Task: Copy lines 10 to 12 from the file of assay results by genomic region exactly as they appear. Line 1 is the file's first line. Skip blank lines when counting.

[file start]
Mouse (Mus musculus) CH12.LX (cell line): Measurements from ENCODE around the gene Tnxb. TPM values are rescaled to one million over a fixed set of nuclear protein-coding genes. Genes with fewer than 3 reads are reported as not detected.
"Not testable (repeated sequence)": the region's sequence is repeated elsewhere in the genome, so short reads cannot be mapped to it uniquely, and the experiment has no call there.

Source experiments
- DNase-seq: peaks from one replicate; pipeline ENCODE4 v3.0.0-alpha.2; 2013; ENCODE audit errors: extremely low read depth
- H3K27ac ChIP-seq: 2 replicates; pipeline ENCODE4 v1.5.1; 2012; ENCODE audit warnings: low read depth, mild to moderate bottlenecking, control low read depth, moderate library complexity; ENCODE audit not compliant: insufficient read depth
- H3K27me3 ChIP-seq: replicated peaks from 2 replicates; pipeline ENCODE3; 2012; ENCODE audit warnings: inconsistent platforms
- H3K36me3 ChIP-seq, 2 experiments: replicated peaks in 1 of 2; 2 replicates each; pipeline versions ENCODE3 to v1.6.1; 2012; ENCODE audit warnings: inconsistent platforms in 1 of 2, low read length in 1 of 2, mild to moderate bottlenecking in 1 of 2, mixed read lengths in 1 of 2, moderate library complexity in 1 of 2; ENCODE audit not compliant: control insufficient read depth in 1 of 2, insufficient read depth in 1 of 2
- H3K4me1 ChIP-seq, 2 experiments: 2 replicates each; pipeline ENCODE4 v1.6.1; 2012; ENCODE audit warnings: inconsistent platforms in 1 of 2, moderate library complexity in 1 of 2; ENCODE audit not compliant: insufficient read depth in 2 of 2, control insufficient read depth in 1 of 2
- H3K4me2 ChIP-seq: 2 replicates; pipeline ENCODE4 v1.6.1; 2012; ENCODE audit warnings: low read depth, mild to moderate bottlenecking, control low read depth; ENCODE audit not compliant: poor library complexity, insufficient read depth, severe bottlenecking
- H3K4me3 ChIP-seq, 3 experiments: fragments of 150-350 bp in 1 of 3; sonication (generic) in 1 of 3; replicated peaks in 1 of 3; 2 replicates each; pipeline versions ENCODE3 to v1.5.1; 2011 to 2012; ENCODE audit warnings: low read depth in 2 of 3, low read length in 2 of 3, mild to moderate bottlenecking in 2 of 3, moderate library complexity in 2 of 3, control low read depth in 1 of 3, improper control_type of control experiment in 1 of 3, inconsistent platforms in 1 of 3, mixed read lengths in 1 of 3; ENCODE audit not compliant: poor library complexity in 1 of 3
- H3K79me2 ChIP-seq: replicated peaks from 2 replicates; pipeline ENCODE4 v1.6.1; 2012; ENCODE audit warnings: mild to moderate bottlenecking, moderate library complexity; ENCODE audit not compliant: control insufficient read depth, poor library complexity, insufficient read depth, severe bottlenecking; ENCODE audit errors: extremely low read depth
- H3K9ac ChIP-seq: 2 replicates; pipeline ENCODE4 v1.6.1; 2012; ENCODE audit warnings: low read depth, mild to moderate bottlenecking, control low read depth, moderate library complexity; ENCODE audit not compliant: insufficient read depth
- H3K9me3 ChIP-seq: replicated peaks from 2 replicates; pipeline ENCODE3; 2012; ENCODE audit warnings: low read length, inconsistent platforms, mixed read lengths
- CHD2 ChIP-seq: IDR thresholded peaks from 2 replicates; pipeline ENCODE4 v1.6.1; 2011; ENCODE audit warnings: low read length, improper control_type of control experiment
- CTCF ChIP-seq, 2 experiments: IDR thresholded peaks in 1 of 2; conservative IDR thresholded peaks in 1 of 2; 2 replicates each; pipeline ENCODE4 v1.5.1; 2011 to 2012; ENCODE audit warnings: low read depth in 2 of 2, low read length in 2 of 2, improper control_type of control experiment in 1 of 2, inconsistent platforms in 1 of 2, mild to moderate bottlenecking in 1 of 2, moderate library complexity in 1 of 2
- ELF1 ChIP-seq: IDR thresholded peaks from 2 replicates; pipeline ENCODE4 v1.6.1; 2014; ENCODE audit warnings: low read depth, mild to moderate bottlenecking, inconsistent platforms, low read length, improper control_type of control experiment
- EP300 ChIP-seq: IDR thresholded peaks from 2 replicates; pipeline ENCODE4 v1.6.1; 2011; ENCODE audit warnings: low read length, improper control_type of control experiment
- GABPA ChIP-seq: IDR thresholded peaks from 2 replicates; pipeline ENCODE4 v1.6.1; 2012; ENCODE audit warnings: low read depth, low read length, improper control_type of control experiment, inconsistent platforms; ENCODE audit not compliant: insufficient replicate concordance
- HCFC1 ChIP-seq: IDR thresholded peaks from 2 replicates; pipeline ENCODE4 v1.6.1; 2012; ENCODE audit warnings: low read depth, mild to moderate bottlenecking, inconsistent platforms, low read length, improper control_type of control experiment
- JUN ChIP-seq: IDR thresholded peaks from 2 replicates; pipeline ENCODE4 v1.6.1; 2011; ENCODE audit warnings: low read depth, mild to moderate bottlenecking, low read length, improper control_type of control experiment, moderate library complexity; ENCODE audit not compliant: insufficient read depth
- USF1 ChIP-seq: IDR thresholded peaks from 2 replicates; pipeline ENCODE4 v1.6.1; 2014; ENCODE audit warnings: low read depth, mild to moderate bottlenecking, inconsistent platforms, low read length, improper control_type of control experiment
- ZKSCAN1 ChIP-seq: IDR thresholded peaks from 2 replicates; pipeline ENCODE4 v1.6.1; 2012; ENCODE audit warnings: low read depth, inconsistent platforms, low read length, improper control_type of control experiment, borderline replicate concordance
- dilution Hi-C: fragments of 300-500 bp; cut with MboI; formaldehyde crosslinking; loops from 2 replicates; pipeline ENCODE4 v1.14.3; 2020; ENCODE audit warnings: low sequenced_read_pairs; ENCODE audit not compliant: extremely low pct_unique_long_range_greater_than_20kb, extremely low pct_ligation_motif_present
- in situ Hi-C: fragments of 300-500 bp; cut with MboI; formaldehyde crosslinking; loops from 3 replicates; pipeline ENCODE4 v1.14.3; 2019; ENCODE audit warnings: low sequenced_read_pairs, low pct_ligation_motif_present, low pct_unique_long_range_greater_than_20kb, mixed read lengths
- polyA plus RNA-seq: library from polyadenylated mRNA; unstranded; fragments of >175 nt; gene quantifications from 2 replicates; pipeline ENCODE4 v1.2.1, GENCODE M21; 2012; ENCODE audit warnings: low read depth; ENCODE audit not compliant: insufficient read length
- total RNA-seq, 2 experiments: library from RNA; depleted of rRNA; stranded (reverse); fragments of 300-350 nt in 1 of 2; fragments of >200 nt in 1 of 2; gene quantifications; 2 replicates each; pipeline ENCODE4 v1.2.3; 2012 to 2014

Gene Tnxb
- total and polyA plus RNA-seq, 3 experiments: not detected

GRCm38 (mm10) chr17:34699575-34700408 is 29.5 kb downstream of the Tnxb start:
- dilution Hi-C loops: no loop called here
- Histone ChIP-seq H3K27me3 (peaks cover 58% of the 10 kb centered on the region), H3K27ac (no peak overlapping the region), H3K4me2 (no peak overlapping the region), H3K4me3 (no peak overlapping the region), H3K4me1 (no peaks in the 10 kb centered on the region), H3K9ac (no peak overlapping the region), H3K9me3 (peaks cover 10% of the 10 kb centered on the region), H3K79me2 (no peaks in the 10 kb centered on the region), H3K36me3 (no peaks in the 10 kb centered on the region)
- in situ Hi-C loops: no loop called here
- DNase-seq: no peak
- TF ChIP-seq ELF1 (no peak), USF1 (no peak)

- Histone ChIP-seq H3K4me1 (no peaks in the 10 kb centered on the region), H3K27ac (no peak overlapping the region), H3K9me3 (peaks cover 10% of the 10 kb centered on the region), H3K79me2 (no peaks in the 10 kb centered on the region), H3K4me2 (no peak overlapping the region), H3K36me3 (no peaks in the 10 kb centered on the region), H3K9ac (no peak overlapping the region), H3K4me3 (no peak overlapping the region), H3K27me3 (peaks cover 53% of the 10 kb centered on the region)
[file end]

- H3K4me3 ChIP-seq, 3 experiments: fragments of 150-350 bp in 1 of 3; sonication (generic) in 1 of 3; replicated peaks in 1 of 3; 2 replicates each; pipeline versions ENCODE3 to v1.5.1; 2011 to 2012; ENCODE audit warnings: low read depth in 2 of 3, low read length in 2 of 3, mild to moderate bottlenecking in 2 of 3, moderate library complexity in 2 of 3, control low read depth in 1 of 3, improper control_type of control experiment in 1 of 3, inconsistent platforms in 1 of 3, mixed read lengths in 1 of 3; ENCODE audit not compliant: poor library complexity in 1 of 3
- H3K79me2 ChIP-seq: replicated peaks from 2 replicates; pipeline ENCODE4 v1.6.1; 2012; ENCODE audit warnings: mild to moderate bottlenecking, moderate library complexity; ENCODE audit not compliant: control insufficient read depth, poor library complexity, insufficient read depth, severe bottlenecking; ENCODE audit errors: extremely low read depth
- H3K9ac ChIP-seq: 2 replicates; pipeline ENCODE4 v1.6.1; 2012; ENCODE audit warnings: low read depth, mild to moderate bottlenecking, control low read depth, moderate library complexity; ENCODE audit not compliant: insufficient read depth